FASD Diagnosis: Benefits & Challenges from a Clinician and Self-Advocate Perspective
Presenters: Gina Schumaker, Self-Advocate & Member, Board of Directors, Alaska Center for FASD and Marilyn Pierce-Bulger, APRN (MN, FNP-BC, CNM) President, Board of Directors, Alaska Center for FASD & Consultant, University of Alaska Anchorage Center for Behavioral Health Research and Services
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This webinar will provide an overview of various diagnostic methods, share ideas for new strategies, explore challenges encountered by both team members and clients/families, and discuss the benefits of diagnosis. Information will target a general audience but health professionals may find this session of interest as well.
About the Presenters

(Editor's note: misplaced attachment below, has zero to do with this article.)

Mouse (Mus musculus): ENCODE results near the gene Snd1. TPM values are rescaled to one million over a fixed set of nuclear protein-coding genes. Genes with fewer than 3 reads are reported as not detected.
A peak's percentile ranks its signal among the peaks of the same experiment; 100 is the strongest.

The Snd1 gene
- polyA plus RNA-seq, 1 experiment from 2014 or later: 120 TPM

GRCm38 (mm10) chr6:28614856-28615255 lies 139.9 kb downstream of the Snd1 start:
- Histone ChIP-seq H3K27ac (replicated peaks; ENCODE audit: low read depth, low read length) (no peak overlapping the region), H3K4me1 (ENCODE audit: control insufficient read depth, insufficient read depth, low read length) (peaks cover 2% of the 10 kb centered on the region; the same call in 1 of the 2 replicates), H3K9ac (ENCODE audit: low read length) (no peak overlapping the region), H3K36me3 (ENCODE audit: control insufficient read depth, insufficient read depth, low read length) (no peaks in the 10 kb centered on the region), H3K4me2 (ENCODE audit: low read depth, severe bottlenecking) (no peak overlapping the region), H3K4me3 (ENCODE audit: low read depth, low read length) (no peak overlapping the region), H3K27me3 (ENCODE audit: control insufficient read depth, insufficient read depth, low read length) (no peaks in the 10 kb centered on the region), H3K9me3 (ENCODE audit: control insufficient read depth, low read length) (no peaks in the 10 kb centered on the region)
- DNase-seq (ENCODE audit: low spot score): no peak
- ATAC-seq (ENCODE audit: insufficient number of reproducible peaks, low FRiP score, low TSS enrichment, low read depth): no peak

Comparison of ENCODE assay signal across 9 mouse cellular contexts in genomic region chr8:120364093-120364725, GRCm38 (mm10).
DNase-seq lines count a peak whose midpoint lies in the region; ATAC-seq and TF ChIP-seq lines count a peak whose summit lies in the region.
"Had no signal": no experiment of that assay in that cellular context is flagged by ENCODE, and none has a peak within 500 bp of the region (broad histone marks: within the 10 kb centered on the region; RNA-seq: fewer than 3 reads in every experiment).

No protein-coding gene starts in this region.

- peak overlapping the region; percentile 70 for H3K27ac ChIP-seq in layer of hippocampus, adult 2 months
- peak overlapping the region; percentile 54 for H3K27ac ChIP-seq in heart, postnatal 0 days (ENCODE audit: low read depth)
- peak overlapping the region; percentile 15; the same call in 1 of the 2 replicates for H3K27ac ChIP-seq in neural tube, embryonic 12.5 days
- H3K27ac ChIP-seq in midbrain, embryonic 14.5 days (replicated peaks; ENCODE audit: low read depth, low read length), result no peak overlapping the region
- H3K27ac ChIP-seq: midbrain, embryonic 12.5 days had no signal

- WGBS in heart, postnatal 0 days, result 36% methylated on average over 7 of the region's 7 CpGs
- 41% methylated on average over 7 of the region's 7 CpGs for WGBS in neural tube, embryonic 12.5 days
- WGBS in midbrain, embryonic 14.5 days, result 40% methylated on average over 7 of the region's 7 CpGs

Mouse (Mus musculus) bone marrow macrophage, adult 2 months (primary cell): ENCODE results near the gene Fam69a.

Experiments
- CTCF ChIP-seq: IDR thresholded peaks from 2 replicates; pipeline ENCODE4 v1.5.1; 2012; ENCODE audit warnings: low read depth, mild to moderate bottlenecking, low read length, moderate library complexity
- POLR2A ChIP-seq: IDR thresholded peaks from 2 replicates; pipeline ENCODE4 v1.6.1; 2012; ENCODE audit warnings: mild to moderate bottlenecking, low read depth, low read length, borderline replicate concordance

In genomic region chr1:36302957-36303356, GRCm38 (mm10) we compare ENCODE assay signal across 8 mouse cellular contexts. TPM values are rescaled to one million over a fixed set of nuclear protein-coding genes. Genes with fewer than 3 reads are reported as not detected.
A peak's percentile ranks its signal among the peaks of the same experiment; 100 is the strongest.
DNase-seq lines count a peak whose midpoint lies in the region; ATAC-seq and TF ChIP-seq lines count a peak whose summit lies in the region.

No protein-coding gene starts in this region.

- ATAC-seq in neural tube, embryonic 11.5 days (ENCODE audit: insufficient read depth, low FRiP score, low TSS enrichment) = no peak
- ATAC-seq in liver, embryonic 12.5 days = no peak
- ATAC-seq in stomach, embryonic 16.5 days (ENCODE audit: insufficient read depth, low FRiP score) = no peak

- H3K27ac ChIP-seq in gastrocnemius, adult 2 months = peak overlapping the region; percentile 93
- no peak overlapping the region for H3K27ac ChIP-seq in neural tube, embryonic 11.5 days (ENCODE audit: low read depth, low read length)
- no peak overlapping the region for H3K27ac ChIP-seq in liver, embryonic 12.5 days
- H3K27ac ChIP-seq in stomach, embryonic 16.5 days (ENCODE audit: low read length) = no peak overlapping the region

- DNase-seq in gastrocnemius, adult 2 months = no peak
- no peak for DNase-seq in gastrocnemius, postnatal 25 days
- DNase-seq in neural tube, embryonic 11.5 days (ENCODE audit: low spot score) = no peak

Gina is an adult with FASD who received a diagnosis at age 50. She went to a presentation about FASD with a friend and discovered that she may have brain-based differences. After a false start with a bad neuropsychology experience she was able to work with a different provider who could describe her brain-based strengths and challenges and provide her with a diagnosis. She is married, has two children, is parenting successfully and runs two businesses. But life has not been without its’ challenges as her story includes leaving a tumultuous home at age 16, substance use as a teen, multiple (some abusive) marriages, being taken advantage of during financial transactions with her business, and years of depression and blaming herself for her limitations. With the new information after diagnosis, she is better able to understand and forgive herself for things she cannot do. This allows her to move through the world with less self-criticism and more acceptance of her life and abilities. She needs her home/life to be very organized and structured, understands there will be good brain/bad brain days, and wants to support others who have FASDs. Marilyn Pierce-Bulger, APRN (MN, FNP-BC, CNM), is a family nurse practitioner and certified nurse-midwife with 45 years’ experience in maternal and child health and 25 years’ experience in the field of FASD. She created Nutaqsiivik, a home visitation program, to address the high post neonatal infant mortality health disparity for Anchorage urban American Indian/Alaska Native infants. During that work she discovered that a large percentage of the high social risk clients served by the program either had an FAS/FAE diagnosis or were living and parenting unsuccessfully due to an undiagnosed cognitive impairment. She has worked as a consultant for the State of Alaska, University of Alaska (UAA) Center for Behavioral Health Research and Services CDC-funded FASD projects, and the National Institute of Child Health and Human Development (NICHD)/Native American Management Services- Healthy Native Babies project. She founded and managed the Anchorage FASD Diagnostic team for 10 years and created the Alaska Center for FASD in 2017 to promote prevention, support caregivers and individuals with FASD, and to advocate for systems change.